"The idea that the oil is degraded and therefore doesn't matter is something we have to think about differently," Subramaniam said at a talk here today. "This is one of the first findings that showed degraded oil material collected on the seafloor."

When this gunk starts to pile up on the sea floor, the entire food web is at risk, the researchers said. The oceanographers also discovered discolored zooplankton, which eat the food chain's primary producers ­– phytoplankton – near oily clouds, Subramaniam said. The full analysis of the effects to the food chain, however, will take several months.

While the deep-ocean effects are largely out of sight, the Gulf's large mammals — including whales and dolphins — were also hit hard by the oil spill. Yet the true impact may take years to uncover.
"We really don't know much about the effect of the oil spill in cetaceans, because the effects are likely to be long term," said marine mammal expert Martin Mendez of the American Museum of Natural History in New York.

Scientists have found 89 dead dolphins and one dead whale in the Gulf since the oil began pouring into the Gulf, Mendez said.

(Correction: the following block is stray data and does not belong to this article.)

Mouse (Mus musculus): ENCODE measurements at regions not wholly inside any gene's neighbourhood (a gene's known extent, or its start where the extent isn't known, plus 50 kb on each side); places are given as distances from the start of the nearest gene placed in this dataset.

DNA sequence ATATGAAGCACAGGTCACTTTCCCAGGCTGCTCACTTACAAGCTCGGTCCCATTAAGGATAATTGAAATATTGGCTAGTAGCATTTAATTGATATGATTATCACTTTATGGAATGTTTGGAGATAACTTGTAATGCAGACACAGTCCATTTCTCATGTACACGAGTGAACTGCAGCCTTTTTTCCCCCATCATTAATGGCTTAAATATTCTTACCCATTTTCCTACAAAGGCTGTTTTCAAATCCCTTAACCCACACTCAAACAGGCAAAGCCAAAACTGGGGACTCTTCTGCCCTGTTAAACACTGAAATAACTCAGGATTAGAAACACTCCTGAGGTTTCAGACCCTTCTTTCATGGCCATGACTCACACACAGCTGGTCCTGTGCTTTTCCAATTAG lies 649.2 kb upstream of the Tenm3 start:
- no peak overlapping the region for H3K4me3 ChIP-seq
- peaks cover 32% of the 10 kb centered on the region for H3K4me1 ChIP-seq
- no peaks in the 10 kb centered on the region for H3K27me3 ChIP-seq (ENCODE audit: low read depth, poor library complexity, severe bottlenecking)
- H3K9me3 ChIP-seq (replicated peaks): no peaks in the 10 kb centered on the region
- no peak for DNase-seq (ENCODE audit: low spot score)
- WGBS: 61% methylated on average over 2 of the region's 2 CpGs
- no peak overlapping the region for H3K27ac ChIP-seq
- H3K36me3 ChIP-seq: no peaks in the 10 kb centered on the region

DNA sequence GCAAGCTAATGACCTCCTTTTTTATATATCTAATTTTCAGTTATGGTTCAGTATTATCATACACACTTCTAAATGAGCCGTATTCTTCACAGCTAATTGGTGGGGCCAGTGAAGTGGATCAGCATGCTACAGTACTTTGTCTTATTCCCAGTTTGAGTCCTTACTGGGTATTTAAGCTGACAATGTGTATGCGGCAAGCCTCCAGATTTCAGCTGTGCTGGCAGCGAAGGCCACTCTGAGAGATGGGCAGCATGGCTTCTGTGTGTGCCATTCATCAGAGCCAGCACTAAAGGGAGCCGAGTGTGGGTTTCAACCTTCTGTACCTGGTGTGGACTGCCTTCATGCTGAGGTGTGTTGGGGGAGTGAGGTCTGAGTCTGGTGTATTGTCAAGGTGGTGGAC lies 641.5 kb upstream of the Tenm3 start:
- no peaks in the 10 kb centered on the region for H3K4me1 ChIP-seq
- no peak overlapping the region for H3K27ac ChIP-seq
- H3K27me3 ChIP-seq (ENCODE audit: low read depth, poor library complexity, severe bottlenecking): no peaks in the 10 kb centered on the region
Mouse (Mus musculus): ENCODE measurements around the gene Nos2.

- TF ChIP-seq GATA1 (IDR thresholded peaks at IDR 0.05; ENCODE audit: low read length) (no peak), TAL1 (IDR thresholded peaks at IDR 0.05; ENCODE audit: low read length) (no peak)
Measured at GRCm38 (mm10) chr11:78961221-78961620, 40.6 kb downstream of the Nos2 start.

Of the dolphins, one-quarter will undergo necropsies so scientists can say for sure whether or not they died because of the oil. The whale was found floating far from the wellhead and was degraded to the point that a necropsy could not be performed. Something has clearly gone wrong however, because 89 dead dolphins is about 10 times the amount typically found in the Gulf over a similar time period.

The Columbia oceanographers' data will help researchers track the physical and ecological impact of the Deepwater Horizon oil spill. When BP's oil rig exploded off the coast of Louisiana on April 22, the ruptured oil well began emptying an estimated 136.4 tons of oil a day into the Gulf of Mexico, resulting in the largest oil spill in U.S. history.

After a relief well was drilled to intercept the well, the gusher was finally sealed on Sept. 18 with a blast of cement to cap the busted pipe.

An estimated 4.4 million barrels of oil (205 million gallons) have leaked into the Gulf since the spill began, but little oil has squirted out since July 15, when a cap was installed and sealed on the wellhead.

Top scientists meet in Tampa to study health impacts of Gulf oil spill

By Kris Hundley, Times Staff Writer
St. Petersberg Times
In Print: Thursday, September 23, 2010

TAMPA — The news cameras may have moved away from the Gulf of Mexico with the sealing of the Deepwater Horizon well, but some of the nation's top medical researchers are just starting to focus on the overall health impact the massive spill has had on cleanup workers. (Editor's NOTE:  Unfortunaetly, it is sad to have to say that we need to see who the researcher's are and whether or not they are all federal government and or BP financed in order to ascertain the degree to which their ultimate conclusions might be tainted).